I’m not afraid of negative mail. I endured plenty of it in my first run for County Supervisor from the independent expenditures made by local public employee unions and their brethren up and down the state. It’s not fun. But, you need to respond, as claims made by this one candidate in one recent e-mail were false and should deserve a response.
I’m also not a quitter. But, my family and I have given the County twenty years of our lives. The sacrifices made have been more than enough. Working long days every day of the week do have a way of wearing you down. I love the work and I love problem solving. I’ve had a ball as your County Treasurer and your Second District Supervisor. There have been plenty of problems to solve. The list of accomplishments I’ve been able to compile gives me great personal satisfaction of a job well done. It’s been about fiscal issues, and I’ve addressed most of them, some before they became ubiquitous.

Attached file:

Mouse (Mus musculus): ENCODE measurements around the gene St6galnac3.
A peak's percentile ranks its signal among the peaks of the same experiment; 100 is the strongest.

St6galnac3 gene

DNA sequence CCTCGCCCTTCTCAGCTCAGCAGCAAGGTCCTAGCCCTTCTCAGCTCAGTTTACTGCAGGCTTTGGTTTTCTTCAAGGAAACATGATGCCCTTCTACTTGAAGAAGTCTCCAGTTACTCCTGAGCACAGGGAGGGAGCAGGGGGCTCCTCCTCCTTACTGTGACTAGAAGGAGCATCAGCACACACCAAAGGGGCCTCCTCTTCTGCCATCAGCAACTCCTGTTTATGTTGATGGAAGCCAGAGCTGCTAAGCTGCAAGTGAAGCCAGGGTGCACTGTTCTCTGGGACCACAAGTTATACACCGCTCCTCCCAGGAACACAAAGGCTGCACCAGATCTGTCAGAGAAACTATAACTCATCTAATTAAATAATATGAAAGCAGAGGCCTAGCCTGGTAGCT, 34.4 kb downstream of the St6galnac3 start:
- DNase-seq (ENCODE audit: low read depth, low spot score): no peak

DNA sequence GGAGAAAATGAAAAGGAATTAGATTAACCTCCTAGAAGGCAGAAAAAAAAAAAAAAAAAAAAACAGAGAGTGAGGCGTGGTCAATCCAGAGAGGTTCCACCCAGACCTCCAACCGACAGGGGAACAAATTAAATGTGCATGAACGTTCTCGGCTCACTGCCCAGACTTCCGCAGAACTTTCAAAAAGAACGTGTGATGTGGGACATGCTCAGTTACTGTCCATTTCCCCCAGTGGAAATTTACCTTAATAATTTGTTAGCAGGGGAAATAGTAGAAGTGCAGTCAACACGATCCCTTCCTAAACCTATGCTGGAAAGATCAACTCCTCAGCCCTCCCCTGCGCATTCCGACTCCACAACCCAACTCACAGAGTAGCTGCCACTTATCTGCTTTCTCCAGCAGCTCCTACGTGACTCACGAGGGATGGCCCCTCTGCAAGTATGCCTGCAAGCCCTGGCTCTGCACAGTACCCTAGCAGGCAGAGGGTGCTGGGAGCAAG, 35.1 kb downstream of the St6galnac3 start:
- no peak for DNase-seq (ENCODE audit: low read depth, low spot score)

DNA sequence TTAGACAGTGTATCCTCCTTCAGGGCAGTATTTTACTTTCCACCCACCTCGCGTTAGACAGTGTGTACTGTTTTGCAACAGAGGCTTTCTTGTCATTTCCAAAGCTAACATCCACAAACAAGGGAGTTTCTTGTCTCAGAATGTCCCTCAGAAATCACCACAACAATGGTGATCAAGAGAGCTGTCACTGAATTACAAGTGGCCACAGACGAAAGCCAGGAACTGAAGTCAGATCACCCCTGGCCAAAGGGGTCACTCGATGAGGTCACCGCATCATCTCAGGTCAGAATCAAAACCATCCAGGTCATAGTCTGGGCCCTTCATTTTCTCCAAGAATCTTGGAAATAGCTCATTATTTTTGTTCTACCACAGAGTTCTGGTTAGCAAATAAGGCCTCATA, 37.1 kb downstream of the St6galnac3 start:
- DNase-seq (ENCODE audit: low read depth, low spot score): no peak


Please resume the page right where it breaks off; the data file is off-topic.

We both know that our nation is headed in the wrong direction. The inability to balance annual budgets, the assumption that the federal government can run health care, the ever growing national debt, and municipalities choking to death on their pension commitments without leadership from Washington, D.C. are heartrending.
We are admonished by the Apostle Paul to run the race in order to win. Although I am spending numerous hours every day on the campaign, I am not allocating the amount of time needed to be a successful candidate. The job of a County Supervisor is just that time consuming. And my DNA will not allow me to neglect the responsibilities that I was elected to perform.